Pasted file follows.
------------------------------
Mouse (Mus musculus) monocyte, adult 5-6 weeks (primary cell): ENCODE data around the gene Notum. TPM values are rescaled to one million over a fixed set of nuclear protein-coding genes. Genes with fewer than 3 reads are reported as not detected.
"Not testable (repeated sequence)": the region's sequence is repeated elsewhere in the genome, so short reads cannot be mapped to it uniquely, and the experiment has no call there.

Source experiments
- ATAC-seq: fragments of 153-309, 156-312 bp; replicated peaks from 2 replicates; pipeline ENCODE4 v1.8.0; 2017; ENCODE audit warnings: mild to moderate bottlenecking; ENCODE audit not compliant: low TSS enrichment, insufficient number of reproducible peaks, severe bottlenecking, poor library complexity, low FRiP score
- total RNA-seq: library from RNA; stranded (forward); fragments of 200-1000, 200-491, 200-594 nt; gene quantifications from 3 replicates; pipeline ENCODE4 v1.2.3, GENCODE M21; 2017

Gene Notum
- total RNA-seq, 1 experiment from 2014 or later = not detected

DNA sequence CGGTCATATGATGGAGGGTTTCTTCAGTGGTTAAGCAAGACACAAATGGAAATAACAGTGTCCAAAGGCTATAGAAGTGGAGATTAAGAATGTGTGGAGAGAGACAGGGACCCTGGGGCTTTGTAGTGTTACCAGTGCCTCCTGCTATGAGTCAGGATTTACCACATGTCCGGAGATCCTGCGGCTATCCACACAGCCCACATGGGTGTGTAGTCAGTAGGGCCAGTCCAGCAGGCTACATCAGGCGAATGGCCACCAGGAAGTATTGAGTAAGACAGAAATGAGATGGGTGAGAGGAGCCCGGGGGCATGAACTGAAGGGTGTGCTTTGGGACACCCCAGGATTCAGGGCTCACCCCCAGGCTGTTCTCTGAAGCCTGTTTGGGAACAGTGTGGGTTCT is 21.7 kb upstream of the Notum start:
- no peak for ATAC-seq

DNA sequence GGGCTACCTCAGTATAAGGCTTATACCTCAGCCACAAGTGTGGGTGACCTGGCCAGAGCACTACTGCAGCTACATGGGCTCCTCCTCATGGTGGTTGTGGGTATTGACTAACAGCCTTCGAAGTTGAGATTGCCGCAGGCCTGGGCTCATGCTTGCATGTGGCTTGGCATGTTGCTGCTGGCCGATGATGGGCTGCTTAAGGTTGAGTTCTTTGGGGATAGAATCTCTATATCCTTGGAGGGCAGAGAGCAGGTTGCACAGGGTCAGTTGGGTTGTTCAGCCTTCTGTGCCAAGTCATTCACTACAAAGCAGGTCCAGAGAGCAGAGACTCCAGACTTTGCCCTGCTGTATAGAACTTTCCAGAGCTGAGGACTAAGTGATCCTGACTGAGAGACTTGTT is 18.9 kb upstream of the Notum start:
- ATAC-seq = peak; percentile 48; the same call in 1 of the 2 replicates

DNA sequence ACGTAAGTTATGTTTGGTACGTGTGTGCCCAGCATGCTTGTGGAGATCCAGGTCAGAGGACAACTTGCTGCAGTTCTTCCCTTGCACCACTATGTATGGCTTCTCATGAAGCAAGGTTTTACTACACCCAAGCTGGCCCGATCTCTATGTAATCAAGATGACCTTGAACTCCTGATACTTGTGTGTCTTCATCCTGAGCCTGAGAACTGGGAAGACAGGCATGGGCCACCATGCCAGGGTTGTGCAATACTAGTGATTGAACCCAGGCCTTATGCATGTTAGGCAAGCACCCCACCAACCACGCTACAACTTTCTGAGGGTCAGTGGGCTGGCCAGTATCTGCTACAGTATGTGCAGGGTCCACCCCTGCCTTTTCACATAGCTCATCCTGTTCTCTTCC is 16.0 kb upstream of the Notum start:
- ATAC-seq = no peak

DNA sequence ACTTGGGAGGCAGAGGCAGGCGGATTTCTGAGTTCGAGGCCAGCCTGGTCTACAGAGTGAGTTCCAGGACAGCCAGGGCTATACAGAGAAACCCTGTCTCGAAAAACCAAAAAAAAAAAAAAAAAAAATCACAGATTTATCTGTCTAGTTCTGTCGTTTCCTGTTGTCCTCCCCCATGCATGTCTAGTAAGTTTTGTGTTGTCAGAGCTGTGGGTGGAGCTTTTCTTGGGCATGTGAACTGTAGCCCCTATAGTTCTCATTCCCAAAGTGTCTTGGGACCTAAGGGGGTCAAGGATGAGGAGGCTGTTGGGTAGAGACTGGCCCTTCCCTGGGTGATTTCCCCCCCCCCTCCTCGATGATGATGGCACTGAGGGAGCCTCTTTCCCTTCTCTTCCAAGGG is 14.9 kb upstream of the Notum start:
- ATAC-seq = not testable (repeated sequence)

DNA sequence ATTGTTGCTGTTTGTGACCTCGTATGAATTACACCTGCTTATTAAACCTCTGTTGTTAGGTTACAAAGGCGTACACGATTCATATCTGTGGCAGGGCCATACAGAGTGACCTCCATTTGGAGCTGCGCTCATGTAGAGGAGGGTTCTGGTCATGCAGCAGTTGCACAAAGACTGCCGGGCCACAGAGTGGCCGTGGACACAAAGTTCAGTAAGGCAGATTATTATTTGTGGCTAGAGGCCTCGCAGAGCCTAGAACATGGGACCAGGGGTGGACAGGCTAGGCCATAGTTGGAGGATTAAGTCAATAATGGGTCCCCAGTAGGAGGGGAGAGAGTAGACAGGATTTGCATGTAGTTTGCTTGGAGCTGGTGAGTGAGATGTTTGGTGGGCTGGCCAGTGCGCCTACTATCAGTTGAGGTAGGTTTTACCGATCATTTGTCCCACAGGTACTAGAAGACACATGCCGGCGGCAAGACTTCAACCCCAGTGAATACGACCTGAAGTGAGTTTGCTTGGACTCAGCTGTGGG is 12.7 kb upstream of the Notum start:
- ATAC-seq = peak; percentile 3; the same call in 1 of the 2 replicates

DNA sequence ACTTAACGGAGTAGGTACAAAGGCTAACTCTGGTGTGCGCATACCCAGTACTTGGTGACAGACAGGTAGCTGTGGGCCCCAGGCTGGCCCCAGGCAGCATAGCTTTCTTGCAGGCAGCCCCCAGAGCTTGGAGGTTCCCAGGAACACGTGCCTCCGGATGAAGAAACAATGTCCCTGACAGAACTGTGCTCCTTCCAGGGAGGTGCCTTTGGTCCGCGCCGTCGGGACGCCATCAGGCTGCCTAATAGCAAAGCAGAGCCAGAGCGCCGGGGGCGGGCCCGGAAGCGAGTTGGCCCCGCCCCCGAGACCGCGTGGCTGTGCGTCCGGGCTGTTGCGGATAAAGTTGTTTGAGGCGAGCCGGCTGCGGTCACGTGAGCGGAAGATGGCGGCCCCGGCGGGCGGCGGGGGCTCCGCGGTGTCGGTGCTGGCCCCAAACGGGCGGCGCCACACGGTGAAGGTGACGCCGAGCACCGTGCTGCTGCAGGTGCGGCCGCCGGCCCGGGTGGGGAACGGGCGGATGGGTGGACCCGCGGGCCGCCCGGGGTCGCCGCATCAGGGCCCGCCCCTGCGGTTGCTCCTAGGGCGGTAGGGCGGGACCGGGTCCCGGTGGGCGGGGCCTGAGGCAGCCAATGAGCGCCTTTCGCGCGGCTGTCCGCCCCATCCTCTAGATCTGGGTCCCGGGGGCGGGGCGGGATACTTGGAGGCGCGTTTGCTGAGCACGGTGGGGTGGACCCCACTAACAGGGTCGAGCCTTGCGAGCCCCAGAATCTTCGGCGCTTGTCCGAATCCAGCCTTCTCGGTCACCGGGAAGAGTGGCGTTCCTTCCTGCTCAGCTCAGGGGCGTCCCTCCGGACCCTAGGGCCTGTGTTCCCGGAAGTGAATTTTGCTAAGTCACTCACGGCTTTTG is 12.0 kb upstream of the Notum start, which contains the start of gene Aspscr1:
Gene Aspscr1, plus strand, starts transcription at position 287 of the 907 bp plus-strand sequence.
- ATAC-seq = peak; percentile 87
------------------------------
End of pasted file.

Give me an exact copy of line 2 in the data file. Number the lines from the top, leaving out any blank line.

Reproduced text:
"Not testable (repeated sequence)": the region's sequence is repeated elsewhere in the genome, so short reads cannot be mapped to it uniquely, and the experiment has no call there.